Ebola Misdiagnosis: Experts Examine EHR Lessons - InformationWeek

InformationWeek is part of the Informa Tech Division of Informa PLC

This site is operated by a business or businesses owned by Informa PLC and all copyright resides with them.Informa PLC's registered office is 5 Howick Place, London SW1P 1WG. Registered in England and Wales. Number 8860726.

IoT
IoT
Comments
Ebola Misdiagnosis: Experts Examine EHR Lessons
Newest First  |  Oldest First  |  Threaded View
Joe Stanganelli
50%
50%
Joe Stanganelli,
User Rank: Author
11/3/2014 | 12:03:58 AM
Re: There is no patch for human stupidity
@Alison:

re: Not all healthcare workers are alert and driven

Precisely!  Healthcare -- especially nursing -- is one of those professions (like teaching) that seems to get a free pass on every incompetence, societally speaking, because of how obviously loving and wonderful all people in the profession would have to be.

Incompetence abounds in all professions -- and failsafe checks need to exist everywhere.
Joe Stanganelli
50%
50%
Joe Stanganelli,
User Rank: Author
11/3/2014 | 12:00:57 AM
Re: There is no patch for human stupidity
@David: Even so, Ebola crisis aside, being out of the country can certainly be a risk factor indicator for a wide variety of diagnoses.  This should be part of basic intake.
tzubair
50%
50%
tzubair,
User Rank: Ninja
10/25/2014 | 6:50:41 AM
Re : Ebola Misdiagnosis
Mechanization of tasks must not serve to make the health staff less vigilant. A careful patient's history is of prime value in reaching a correct diagnosis.. Everything else comes later. If you miss an important cue like migration status etc  and cannot take proper action, or alarm the relevant authorities dealing with public health care, you have exposed public to a great health hazard. Which in other cases would count as criminal negligence.
LisaS642
50%
50%
LisaS642,
User Rank: Apprentice
10/24/2014 | 4:33:44 PM
EHR Lessons about Teamwork
We have a large body of evidence about the amount of time documentation requires, particularly from RNs. It can be up to 45% of their time. Clinical teams comment that EHRs are further eroding communication and that in some systems the abiltiy to see notes from other clinicians is another layer of complexity.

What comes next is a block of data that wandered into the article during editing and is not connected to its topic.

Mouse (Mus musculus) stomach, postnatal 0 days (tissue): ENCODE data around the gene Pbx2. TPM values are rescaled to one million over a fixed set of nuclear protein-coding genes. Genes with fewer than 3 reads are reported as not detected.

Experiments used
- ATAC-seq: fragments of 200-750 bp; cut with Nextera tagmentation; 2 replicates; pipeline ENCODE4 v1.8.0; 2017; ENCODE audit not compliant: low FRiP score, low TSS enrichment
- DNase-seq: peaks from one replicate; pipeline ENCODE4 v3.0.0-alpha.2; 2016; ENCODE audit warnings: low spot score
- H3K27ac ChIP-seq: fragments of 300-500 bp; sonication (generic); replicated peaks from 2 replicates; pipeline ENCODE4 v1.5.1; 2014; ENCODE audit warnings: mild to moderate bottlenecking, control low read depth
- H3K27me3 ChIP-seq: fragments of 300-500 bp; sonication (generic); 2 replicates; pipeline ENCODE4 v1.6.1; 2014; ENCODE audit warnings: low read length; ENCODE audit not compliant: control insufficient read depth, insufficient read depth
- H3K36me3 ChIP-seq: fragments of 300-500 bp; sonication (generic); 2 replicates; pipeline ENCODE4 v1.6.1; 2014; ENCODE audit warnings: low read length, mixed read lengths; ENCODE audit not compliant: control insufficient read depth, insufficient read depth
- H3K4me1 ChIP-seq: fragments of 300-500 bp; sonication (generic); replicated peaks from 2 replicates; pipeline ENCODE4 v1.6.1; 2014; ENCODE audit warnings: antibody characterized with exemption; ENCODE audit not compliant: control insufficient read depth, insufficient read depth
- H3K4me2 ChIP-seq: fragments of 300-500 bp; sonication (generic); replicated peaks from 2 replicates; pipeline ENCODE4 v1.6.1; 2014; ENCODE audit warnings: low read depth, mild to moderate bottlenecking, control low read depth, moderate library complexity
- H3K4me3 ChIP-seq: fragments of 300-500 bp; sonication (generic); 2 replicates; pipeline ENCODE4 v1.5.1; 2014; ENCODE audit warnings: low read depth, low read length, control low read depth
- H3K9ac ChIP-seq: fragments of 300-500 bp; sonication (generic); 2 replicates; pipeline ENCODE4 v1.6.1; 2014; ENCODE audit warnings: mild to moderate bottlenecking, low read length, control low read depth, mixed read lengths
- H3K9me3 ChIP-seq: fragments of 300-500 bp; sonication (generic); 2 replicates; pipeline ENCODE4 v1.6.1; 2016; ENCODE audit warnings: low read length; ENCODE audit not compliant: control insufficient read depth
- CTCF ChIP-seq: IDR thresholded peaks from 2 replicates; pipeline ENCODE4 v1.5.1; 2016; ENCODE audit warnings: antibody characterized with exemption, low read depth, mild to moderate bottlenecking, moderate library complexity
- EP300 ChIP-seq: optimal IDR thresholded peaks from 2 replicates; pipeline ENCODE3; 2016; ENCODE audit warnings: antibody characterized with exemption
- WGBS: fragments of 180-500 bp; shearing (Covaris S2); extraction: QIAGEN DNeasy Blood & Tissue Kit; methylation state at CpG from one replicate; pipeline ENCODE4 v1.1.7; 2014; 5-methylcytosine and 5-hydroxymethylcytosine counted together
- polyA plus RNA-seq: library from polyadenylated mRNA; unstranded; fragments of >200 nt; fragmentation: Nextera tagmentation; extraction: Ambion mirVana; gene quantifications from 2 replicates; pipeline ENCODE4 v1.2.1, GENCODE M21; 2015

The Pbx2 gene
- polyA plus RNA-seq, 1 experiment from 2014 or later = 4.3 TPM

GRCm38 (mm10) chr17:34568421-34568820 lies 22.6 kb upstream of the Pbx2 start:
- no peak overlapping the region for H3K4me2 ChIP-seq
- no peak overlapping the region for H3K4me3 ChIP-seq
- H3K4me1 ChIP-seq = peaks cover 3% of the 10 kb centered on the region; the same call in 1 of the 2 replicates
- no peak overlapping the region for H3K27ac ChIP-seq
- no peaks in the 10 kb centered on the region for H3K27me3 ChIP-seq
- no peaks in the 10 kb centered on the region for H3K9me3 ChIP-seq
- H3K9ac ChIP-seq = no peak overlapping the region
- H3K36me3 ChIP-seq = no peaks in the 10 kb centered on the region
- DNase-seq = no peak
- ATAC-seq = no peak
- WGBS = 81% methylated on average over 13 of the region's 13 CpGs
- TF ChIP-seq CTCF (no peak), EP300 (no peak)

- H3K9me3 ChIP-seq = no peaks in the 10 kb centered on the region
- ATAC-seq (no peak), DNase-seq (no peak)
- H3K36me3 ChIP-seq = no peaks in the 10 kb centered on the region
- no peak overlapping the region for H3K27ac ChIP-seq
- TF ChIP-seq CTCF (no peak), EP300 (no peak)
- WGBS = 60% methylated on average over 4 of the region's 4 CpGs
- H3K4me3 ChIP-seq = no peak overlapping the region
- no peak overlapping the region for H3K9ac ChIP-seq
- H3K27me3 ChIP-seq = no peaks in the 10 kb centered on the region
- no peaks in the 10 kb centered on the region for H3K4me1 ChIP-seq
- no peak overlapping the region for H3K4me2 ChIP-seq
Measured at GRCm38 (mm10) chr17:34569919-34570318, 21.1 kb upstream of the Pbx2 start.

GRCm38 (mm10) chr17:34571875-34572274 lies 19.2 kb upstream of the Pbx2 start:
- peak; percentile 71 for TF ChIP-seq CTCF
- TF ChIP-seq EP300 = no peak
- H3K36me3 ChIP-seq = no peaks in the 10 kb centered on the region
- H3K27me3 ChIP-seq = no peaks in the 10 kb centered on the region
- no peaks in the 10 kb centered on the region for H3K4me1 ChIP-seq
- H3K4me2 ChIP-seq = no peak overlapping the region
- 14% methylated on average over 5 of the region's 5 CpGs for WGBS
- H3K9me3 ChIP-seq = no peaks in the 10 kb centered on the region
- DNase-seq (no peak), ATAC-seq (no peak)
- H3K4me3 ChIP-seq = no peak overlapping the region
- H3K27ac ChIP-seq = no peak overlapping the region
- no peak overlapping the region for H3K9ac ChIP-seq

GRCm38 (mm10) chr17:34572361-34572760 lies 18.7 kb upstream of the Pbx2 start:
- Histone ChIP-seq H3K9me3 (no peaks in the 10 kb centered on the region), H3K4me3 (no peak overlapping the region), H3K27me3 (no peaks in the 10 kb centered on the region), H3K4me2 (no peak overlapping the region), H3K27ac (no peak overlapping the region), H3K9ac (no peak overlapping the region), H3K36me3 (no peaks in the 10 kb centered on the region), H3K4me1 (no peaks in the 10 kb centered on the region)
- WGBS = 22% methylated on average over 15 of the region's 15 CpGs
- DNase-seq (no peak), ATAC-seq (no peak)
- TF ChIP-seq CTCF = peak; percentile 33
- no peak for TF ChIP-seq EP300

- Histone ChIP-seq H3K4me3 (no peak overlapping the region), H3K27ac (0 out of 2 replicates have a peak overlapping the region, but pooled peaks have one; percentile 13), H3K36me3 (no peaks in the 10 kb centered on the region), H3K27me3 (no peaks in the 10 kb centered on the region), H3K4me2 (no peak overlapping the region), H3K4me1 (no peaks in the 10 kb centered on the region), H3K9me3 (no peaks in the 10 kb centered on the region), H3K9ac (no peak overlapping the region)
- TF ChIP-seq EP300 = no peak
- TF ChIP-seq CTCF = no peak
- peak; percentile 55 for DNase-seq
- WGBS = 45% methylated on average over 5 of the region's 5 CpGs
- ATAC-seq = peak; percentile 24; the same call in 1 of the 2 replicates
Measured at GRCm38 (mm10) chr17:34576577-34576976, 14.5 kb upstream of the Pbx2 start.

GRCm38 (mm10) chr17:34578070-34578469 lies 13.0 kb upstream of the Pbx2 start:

There are mounds of studies that show the benefit of collaboration/teamwork in clinical care to improve safety and outcomes but we are moving farther away from that under MU. As an experienced advanced practice nurse I am worried about the direction we are taking in patient care where the processes and documentation take priority over precious time with patients. 

The Dallas tragedy is a system (or lack thereof) problem....just as many medical errors are the result of ineffective design and lack of infrastructure. We need to take away the most important lesson from that experience. That is the basics matter. Team huddles when a red flag surfaces is one of several human-human communication methods that we need to embed in clinical care. 

If we simply add another layer of written words and measures to monitor on top of the EHR problem we are indeed doomed to a dim future in hospital care. 
David F. Carr
50%
50%
David F. Carr,
User Rank: Author
10/24/2014 | 4:27:38 PM
Ebola, the rumor epidemic
Frank Catalano, a very smart guy I met while covering education tech, has some interesting observations about the rumor epidemic that comes along with the disease.

From AIDS to Ebola: In rumor control, only the tech changes - @FrankCatalano via @GeekWire http://buff.ly/1oCXqj9 
Alison_Diana
IW Pick
100%
0%
Alison_Diana,
User Rank: Author
10/24/2014 | 2:22:13 PM
Re: There is no patch for human stupidity
Not all healthcare workers are alert and driven; there are thousands of people employed in this vertical and it would be impossible to find any workforce that's completely motivated all the time. Even the best people have off days, too, especially in an environment where the shifts are long and can be physically and emotionally draining. That's one reason EHRs have been touted as a way of improving health and outcomes: They provide several safety measures, checks and balances, to overcome tired, blase, or incompetent humans.